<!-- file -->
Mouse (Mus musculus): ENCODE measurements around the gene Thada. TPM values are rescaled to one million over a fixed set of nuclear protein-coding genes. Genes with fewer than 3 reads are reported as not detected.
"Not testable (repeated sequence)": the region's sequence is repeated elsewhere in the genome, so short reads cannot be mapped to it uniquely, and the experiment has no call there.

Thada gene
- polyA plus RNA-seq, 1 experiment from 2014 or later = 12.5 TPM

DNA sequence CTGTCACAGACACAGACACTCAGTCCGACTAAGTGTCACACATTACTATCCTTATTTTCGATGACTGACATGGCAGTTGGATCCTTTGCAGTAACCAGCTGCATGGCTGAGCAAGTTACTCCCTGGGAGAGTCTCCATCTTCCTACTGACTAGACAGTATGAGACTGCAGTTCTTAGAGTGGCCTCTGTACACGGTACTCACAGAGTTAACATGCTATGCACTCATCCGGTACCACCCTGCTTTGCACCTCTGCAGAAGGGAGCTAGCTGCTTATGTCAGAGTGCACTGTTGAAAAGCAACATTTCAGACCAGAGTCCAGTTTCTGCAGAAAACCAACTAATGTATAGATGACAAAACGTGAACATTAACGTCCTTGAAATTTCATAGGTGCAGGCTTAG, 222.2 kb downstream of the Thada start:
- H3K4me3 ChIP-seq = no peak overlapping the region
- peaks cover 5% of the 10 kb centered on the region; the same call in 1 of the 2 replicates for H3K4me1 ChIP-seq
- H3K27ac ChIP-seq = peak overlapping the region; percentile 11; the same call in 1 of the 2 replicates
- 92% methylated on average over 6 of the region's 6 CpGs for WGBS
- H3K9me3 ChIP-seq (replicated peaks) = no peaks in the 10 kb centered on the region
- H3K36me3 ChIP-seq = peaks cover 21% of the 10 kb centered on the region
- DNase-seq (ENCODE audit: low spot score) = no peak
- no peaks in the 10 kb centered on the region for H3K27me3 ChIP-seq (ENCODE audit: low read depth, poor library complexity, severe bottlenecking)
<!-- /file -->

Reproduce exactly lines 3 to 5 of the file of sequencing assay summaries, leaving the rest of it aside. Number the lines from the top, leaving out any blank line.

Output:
Thada gene
- polyA plus RNA-seq, 1 experiment from 2014 or later = 12.5 TPM

DNA sequence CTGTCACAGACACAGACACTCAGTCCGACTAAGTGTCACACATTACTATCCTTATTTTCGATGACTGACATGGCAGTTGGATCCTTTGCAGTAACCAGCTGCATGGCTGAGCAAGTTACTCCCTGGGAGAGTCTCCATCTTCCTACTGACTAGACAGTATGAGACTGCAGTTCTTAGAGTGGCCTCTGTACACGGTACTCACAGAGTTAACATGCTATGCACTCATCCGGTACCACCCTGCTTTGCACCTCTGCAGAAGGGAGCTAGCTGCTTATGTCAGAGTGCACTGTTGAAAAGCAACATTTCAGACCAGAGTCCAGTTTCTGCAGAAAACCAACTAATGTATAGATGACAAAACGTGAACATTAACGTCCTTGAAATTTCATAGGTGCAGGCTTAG, 222.2 kb downstream of the Thada start: